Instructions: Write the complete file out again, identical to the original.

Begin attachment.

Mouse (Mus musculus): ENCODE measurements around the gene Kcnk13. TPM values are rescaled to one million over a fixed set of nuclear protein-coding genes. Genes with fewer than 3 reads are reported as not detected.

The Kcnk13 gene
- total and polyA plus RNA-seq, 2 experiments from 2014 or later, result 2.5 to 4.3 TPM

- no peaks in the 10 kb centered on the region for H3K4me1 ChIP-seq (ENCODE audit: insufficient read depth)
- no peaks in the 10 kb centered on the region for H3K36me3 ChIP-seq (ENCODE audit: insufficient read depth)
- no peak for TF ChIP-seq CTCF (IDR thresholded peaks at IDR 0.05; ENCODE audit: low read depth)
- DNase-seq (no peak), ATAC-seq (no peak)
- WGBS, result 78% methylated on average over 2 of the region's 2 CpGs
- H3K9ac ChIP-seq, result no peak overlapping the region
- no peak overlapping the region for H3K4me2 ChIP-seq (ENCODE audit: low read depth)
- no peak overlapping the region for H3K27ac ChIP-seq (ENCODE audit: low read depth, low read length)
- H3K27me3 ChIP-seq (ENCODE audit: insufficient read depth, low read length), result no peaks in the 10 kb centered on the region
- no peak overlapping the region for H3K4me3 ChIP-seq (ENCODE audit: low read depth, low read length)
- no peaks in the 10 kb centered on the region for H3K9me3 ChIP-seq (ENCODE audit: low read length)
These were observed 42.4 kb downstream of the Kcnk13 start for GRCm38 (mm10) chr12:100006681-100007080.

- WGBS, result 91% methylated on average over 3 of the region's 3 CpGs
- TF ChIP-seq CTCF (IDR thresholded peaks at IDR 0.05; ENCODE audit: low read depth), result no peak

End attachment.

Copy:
Mouse (Mus musculus): ENCODE measurements around the gene Kcnk13. TPM values are rescaled to one million over a fixed set of nuclear protein-coding genes. Genes with fewer than 3 reads are reported as not detected.

The Kcnk13 gene
- total and polyA plus RNA-seq, 2 experiments from 2014 or later, result 2.5 to 4.3 TPM

- no peaks in the 10 kb centered on the region for H3K4me1 ChIP-seq (ENCODE audit: insufficient read depth)
- no peaks in the 10 kb centered on the region for H3K36me3 ChIP-seq (ENCODE audit: insufficient read depth)
- no peak for TF ChIP-seq CTCF (IDR thresholded peaks at IDR 0.05; ENCODE audit: low read depth)
- DNase-seq (no peak), ATAC-seq (no peak)
- WGBS, result 78% methylated on average over 2 of the region's 2 CpGs
- H3K9ac ChIP-seq, result no peak overlapping the region
- no peak overlapping the region for H3K4me2 ChIP-seq (ENCODE audit: low read depth)
- no peak overlapping the region for H3K27ac ChIP-seq (ENCODE audit: low read depth, low read length)
- H3K27me3 ChIP-seq (ENCODE audit: insufficient read depth, low read length), result no peaks in the 10 kb centered on the region
- no peak overlapping the region for H3K4me3 ChIP-seq (ENCODE audit: low read depth, low read length)
- no peaks in the 10 kb centered on the region for H3K9me3 ChIP-seq (ENCODE audit: low read length)
These were observed 42.4 kb downstream of the Kcnk13 start for GRCm38 (mm10) chr12:100006681-100007080.

- WGBS, result 91% methylated on average over 3 of the region's 3 CpGs
- TF ChIP-seq CTCF (IDR thresholded peaks at IDR 0.05; ENCODE audit: low read depth), result no peak